How does Japan intervene in the foreign exchange markets?


Speculation that Japan could step in to support its currency has revived several times this year as the yen plunged to its lowest level in 24 years against the US dollar. In mid-September, the Bank of Japan reportedly carried out a so-called rate control, a move often seen as a precursor to actual intervention. A few days later it did just that, stepping in to support the yen for the first time since 1998. A month later it jumped again. These are extraordinary moves for a country that has long been criticized by its trading partners for tolerating or even encouraging a weak yen to benefit its exporters.

1. Is there a certain level that triggers an action?

While investors speculate on a “line in the sand” that authorities are determined to uphold, it is never absolute. Authorities tend to talk more about containing excessive movement rather than defending specific levels. Senior currency official Masato Kanda, who confirmed the September intervention, described the changes in the foreign exchange market as having been sudden and one-sided. The government intervention on October 21 came after the currency fell to a new 32-year low at 151.95. The first, on September 22, took place after the yen broke above 145 and continued to decline following the BOJ’s decision to keep rates ultra low. This took it within striking distance of the 146.78 level reached before a joint intervention by Japan and the United States to support the yen in 1998.

Read more: Why the yen is so weak and what it means for Japan

2. What is a rate control?

In past instances, the BOJ would call traders to inquire about the price offer of the currency against the dollar. This is a step below an actual yen transaction and is meant to serve as a warning to traders to avoid one-way bets. This usually happens when volatility increases and regular verbal warnings from ministers do not have the desired effect. Prior to mid-September, the last reported rate check was in 2016 as the yen rose. It continued to rise despite this decision and only retreated after the US Federal Reserve embarked on a series of rate hikes and the BOJ introduced yield curve control – a policy that aims to maintain the yield on 10-year government bonds at the set level.

3. Who calls to intervene?

The Ministry of Finance decides to intervene in the market and the Bank of Japan takes care of the purchase or sale. It is usually preceded by a succession of carefully choreographed verbal warnings by officials. If they say the government is not ruling out any options or that it is ready to take decisive action, this is usually meant to give the markets maximum alert to the impending intervention.

4. Where does the money come from?

When supporting the yen, the dollars come from Japan’s foreign exchange reserves, which limits its firepower. At the end of August, Japan had $1.17 trillion, more than at the time of the April 1998 intervention. That’s a ratio of 2.4 times the daily market value of currencies in Tokyo, compared to the 1.4 times buffer it had last time. However, a unilateral move is still considered unlikely to succeed without US support. During the September intervention, Japan spent nearly $20 billion to limit currency losses.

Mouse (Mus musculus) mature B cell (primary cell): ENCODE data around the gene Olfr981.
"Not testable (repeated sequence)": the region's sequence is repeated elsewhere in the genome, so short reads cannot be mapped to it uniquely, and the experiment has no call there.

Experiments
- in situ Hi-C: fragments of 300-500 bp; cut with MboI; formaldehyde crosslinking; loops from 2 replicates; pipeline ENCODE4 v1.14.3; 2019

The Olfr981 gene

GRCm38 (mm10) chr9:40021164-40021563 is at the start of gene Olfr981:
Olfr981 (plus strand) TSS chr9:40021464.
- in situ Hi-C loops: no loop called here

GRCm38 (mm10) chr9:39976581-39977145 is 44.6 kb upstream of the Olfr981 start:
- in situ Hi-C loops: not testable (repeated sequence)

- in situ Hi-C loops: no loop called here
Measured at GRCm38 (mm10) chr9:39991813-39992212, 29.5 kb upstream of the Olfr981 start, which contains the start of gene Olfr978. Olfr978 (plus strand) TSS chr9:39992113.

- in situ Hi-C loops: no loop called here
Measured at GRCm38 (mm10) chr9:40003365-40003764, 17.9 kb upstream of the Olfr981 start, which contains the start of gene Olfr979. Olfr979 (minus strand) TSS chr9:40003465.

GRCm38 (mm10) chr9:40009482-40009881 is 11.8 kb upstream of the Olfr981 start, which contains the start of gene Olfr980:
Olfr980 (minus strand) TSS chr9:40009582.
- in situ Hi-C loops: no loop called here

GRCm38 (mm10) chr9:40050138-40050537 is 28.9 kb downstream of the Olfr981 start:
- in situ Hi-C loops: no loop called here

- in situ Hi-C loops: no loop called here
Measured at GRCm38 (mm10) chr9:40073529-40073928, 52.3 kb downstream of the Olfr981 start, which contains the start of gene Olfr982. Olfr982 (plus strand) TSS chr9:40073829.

5. Is the intervention a good idea?

Although intervention is a clear way to tell speculators that you will not allow your currency to free fall, it will only be a temporary fix unless the economic fundamentals driving the trend are correct. also taken into account. Additionally, foreign exchange reserves are generally there to protect the economy in the event of a major financial shock or unexpected event, not to artificially support your currency.

6. Should Japan go it alone?

Most likely. He was able to gain support from the Group of Seven for intervention after the 2011 tsunami and during the Asian financial crisis. But things are different now. Its main partners generally do not like countries to fix or influence exchange rates and want market forces to do the work. The G-7 and the Group of 20 – both of which include Japan – have agreements to this end. The current weakness in the yen is partly due to a combination of continued monetary stimulus from the BOJ and rate hikes from the Fed. In that sense, it could be seen as a Japanese-led event, which could weaken the case for action.

7. How do I know if the government has intervened?

Sometimes the government announces it, as it did this year. In 2011, the Minister of Finance summoned the press and announced the coordinated G-7 response as it happened. A sudden long vertical line on a price chart can also signal that the BOJ has bought or sold, but sometimes these moves can be triggered by panicked people in the market. The Ministry of Finance publishes intervention figures at the end of each month, even if it has not made any purchases or sales.

(Add October 21 intervention in introduction and first question, amount spent in September in question four.)

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